By Hilaire Belloc - PB 388 pages
This book was written when Belloc was fifty-five years old, and it is a perfect introduction to the man and his mind. It is a set of mature reflections on sailing the sea, on life, and on all things universal and Catholic. He had lived courageously in the first half of the 2oth century, when all the world was changing irrevocably, and the events of the era were now well-assessed in his maturity.
“Fortunately we have a guidebook to Belloc’s rich and variegated mind in The Cruise of the Nona. In this book which he wrote in a discursive and rare mood of self-revelation, will be found all that was Belloc. Here is the Poet, the Master of Prose, the Controversialist, the Historian, the Philosopher, and the Catholic. In this book too will be found the reflections of all his moods which were as bewildering in their number and rapidity of variation as were the characters he adopted. Both in mood and in character he was kaleidoscopic. Here is Belloc the Satirist, the Epigrammatist, the Loveable Friend, the Boisterous, the Wit, the Remote and Sombre, the Christian Champion, and the Pagan Mystic, the Learned Classicist as well as the gay Word-Juggler.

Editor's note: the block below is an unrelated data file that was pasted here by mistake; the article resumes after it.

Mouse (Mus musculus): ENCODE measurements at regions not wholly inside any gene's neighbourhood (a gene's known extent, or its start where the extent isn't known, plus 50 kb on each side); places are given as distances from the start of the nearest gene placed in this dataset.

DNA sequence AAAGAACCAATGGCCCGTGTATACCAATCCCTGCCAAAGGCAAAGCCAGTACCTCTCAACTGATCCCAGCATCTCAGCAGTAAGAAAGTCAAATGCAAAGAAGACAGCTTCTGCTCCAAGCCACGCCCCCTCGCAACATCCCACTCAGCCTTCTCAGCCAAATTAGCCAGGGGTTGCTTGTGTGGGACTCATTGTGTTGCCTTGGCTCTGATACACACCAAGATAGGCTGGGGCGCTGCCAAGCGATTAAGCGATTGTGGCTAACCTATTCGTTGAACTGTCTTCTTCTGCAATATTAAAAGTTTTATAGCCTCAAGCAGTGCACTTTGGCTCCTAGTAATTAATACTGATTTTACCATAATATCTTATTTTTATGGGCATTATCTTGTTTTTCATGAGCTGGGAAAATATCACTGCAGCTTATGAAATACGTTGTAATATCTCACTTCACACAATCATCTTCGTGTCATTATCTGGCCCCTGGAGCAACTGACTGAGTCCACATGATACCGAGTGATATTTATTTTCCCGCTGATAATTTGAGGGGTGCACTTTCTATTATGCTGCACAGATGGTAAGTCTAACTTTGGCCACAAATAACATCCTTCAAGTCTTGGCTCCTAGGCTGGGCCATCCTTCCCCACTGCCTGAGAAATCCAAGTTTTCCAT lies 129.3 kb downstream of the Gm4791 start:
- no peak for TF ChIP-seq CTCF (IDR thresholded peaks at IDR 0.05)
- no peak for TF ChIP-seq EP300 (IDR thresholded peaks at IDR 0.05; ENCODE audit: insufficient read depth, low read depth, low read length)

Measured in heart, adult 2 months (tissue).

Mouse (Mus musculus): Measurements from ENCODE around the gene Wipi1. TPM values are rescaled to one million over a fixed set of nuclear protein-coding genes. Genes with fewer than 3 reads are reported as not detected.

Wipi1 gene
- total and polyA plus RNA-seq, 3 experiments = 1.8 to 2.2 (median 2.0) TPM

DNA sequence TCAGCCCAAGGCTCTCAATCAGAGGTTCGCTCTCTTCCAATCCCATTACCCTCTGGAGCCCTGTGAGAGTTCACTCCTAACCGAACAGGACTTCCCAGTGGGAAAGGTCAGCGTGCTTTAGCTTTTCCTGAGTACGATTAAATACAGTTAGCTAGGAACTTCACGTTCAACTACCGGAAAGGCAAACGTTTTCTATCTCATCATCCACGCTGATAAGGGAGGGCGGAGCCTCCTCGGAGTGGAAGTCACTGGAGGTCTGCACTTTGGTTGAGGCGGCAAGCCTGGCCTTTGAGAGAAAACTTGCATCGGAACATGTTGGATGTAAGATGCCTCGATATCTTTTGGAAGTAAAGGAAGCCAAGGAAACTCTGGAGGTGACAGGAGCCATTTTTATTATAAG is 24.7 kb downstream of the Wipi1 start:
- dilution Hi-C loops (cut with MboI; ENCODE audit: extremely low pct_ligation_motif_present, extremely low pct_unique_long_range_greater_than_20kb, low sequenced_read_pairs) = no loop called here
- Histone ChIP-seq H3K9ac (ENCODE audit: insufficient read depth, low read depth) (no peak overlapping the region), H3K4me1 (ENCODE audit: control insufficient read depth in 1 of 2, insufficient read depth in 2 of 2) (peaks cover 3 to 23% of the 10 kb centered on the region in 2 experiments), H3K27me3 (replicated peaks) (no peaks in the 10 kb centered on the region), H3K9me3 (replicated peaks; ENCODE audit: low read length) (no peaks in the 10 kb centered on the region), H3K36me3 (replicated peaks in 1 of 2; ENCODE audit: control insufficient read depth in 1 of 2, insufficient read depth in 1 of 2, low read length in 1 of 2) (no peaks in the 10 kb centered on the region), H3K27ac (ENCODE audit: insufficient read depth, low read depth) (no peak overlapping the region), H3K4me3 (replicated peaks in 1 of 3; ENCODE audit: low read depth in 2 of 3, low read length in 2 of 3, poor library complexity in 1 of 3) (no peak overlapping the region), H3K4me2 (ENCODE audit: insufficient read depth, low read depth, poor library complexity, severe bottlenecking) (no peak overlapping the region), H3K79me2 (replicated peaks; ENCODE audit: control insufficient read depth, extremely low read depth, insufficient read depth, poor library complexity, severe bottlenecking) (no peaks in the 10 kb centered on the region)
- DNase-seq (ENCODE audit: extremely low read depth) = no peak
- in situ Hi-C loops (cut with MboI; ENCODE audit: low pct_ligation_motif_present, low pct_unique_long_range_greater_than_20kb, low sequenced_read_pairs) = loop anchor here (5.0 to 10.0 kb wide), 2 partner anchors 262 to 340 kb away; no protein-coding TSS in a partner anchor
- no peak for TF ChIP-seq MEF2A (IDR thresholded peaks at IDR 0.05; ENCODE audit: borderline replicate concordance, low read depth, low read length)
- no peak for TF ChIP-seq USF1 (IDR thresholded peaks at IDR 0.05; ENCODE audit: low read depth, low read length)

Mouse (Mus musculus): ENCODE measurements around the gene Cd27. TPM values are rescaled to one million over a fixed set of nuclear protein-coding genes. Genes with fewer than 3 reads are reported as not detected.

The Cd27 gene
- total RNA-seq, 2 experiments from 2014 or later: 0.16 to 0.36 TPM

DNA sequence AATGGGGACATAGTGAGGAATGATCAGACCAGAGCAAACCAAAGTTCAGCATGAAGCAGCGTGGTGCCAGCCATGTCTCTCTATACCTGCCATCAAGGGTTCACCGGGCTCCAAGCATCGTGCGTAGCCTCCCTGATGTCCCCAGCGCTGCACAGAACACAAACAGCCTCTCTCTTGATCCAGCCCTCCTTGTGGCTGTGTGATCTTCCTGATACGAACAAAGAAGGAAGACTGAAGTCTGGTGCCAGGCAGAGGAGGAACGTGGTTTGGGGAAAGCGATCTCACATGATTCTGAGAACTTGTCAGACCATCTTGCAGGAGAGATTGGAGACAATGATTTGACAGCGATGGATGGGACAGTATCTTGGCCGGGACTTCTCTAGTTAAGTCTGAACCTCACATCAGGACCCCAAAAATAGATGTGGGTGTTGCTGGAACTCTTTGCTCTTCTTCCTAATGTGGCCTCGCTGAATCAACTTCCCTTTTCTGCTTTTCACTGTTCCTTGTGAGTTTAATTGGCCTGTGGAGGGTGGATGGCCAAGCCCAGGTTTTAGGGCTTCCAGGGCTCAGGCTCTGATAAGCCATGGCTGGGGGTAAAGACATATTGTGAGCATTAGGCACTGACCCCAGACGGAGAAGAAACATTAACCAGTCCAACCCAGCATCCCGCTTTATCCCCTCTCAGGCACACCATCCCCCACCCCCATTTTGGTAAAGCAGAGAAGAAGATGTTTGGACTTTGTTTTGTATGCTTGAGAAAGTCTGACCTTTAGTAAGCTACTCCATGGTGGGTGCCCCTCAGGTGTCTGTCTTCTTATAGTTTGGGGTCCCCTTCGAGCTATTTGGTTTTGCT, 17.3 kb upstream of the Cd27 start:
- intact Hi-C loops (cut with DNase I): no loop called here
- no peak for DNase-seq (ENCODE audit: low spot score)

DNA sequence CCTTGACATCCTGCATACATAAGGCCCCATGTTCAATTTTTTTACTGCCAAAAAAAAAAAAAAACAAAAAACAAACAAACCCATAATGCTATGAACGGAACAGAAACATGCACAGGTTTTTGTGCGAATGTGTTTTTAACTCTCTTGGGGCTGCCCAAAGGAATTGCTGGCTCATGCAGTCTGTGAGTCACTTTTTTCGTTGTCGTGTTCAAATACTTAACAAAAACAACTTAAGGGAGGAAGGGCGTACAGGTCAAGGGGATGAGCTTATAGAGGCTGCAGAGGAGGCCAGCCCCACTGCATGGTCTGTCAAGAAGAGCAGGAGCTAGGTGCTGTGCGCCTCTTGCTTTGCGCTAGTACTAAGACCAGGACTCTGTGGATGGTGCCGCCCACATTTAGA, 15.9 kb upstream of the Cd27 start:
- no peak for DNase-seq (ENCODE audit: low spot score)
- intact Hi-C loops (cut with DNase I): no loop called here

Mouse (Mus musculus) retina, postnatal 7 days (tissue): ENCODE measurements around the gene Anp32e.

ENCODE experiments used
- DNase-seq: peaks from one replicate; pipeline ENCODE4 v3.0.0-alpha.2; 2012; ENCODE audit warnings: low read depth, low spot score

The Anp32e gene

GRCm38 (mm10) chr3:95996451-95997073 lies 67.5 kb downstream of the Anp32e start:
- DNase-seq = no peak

“It is impossible to write of Belloc without being contradictory and paradoxical, for he himself was both. There were however, two strong threads which were the warp and the woof of the backcloth against which all the many men who were Belloc appeared. These threads were a strong and simple religious faith and a passionate love of truth.” — From the Introduction by Lord Stanley of Alderly
A Note From the Publisher - 2013
Two of the greatest Catholic Americans of the 2oth century and co-founders of the Slaves of the Immaculate Heart of Mary, Fr. Leonard Feeney S. J. (M.I.C.M.) and Br. Francis Maluf, M.I.C.M., both had a great love for the Chester-Belloc but each had his particular favorite. Br. Francis, the philosopher, tended to prefer Chesterton, while the fighting Irish soul of Father Feeney slightly preferred Belloc. I must admit tending to Father’s side on this issue and have therefore decided to re-publish some of the forgotten classics of Belloc, beginning with his Cruise of the Nona which I first read as a young man at eighteen years of age. This book, read at that age, was a great inspiration to me, and I hope that it will be so also for a new generation of Catholic readers.